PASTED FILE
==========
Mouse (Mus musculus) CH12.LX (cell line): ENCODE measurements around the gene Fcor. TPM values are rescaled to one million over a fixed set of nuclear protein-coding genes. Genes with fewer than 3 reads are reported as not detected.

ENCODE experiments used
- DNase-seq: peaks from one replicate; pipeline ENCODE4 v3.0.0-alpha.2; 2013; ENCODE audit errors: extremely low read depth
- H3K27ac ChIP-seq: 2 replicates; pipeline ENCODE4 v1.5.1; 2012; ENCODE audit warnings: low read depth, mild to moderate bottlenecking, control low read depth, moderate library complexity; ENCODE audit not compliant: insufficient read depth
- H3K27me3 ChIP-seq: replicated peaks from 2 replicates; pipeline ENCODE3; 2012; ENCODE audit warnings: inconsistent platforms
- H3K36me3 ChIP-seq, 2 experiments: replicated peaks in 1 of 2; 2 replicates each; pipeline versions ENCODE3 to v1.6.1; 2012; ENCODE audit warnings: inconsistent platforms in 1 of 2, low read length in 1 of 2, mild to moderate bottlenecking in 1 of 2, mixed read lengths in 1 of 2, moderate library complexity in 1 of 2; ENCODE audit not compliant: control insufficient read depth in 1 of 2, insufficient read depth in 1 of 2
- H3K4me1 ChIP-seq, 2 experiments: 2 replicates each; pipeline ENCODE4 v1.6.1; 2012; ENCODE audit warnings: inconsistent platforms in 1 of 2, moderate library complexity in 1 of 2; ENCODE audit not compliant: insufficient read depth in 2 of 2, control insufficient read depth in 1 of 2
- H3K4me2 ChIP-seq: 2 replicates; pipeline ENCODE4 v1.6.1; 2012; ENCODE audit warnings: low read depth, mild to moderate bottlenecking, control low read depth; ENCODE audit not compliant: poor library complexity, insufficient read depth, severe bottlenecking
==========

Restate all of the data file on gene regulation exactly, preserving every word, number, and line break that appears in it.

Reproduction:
Mouse (Mus musculus) CH12.LX (cell line): ENCODE measurements around the gene Fcor. TPM values are rescaled to one million over a fixed set of nuclear protein-coding genes. Genes with fewer than 3 reads are reported as not detected.

ENCODE experiments used
- DNase-seq: peaks from one replicate; pipeline ENCODE4 v3.0.0-alpha.2; 2013; ENCODE audit errors: extremely low read depth
- H3K27ac ChIP-seq: 2 replicates; pipeline ENCODE4 v1.5.1; 2012; ENCODE audit warnings: low read depth, mild to moderate bottlenecking, control low read depth, moderate library complexity; ENCODE audit not compliant: insufficient read depth
- H3K27me3 ChIP-seq: replicated peaks from 2 replicates; pipeline ENCODE3; 2012; ENCODE audit warnings: inconsistent platforms
- H3K36me3 ChIP-seq, 2 experiments: replicated peaks in 1 of 2; 2 replicates each; pipeline versions ENCODE3 to v1.6.1; 2012; ENCODE audit warnings: inconsistent platforms in 1 of 2, low read length in 1 of 2, mild to moderate bottlenecking in 1 of 2, mixed read lengths in 1 of 2, moderate library complexity in 1 of 2; ENCODE audit not compliant: control insufficient read depth in 1 of 2, insufficient read depth in 1 of 2
- H3K4me1 ChIP-seq, 2 experiments: 2 replicates each; pipeline ENCODE4 v1.6.1; 2012; ENCODE audit warnings: inconsistent platforms in 1 of 2, moderate library complexity in 1 of 2; ENCODE audit not compliant: insufficient read depth in 2 of 2, control insufficient read depth in 1 of 2
- H3K4me2 ChIP-seq: 2 replicates; pipeline ENCODE4 v1.6.1; 2012; ENCODE audit warnings: low read depth, mild to moderate bottlenecking, control low read depth; ENCODE audit not compliant: poor library complexity, insufficient read depth, severe bottlenecking